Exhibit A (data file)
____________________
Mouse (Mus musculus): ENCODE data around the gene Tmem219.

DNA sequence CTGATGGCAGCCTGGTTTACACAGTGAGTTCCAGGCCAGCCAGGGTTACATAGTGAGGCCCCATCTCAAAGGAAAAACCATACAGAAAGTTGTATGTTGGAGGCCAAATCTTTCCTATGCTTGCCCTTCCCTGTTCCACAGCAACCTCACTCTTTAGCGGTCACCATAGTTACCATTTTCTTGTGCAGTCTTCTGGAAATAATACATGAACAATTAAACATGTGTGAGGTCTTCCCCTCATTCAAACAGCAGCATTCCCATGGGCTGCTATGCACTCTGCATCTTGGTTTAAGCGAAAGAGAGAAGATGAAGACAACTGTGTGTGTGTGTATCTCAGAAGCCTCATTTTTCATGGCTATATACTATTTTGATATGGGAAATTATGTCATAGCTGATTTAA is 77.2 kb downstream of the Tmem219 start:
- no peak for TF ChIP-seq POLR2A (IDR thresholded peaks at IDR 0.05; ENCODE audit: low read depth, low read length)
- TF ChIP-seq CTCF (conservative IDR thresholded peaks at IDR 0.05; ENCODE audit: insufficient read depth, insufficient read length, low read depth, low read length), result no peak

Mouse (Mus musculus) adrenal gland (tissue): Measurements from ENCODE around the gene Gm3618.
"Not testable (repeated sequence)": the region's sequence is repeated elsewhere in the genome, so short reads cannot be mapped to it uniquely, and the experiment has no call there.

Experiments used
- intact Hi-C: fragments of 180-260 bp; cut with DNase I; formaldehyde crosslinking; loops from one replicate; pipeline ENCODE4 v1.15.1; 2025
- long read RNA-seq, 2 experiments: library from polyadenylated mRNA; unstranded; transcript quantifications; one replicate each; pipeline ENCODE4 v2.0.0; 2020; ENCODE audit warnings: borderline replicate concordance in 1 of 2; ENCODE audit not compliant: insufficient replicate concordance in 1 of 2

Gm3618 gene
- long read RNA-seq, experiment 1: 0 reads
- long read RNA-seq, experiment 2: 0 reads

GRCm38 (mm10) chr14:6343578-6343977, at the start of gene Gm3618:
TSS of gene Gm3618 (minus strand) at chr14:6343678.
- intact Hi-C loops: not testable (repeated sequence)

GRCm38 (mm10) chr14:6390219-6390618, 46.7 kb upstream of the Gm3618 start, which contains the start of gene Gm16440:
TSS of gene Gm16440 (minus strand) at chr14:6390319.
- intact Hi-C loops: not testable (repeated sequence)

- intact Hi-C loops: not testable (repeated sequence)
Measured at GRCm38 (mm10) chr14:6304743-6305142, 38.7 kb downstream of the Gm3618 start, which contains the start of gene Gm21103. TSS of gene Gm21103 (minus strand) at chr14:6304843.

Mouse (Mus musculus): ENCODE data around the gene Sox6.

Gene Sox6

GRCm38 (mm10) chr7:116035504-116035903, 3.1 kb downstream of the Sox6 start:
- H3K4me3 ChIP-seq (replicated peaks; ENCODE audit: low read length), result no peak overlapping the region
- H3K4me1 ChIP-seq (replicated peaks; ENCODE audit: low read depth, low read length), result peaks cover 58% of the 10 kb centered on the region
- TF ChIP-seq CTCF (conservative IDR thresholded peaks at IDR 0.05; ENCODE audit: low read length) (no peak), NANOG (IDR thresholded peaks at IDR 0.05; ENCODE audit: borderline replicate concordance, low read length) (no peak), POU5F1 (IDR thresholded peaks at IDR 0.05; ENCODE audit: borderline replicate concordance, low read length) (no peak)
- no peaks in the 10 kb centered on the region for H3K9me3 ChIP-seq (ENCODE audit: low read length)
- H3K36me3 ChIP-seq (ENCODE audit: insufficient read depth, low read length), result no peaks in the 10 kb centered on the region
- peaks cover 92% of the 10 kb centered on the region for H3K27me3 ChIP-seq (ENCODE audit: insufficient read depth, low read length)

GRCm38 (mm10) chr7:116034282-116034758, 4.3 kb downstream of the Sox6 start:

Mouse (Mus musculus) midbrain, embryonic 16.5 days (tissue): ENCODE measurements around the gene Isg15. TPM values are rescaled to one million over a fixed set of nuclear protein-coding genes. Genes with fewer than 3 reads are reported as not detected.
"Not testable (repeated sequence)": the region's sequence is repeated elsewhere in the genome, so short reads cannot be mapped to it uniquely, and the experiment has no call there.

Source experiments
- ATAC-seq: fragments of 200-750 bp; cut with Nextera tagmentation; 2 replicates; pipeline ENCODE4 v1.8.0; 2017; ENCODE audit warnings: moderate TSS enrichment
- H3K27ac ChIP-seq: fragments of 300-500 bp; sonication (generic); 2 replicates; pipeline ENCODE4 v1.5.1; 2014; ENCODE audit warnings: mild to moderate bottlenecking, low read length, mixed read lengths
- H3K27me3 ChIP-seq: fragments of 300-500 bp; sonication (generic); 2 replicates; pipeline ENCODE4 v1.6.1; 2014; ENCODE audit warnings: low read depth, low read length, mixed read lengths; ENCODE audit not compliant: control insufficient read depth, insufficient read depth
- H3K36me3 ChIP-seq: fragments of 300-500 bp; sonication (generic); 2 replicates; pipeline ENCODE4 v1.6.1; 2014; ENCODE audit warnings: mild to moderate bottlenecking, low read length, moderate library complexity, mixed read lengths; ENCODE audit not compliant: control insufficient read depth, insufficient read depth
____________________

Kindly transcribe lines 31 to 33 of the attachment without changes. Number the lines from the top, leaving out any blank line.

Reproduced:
Mouse (Mus musculus) midbrain, embryonic 16.5 days (tissue): ENCODE measurements around the gene Isg15. TPM values are rescaled to one million over a fixed set of nuclear protein-coding genes. Genes with fewer than 3 reads are reported as not detected.
"Not testable (repeated sequence)": the region's sequence is repeated elsewhere in the genome, so short reads cannot be mapped to it uniquely, and the experiment has no call there.

Source experiments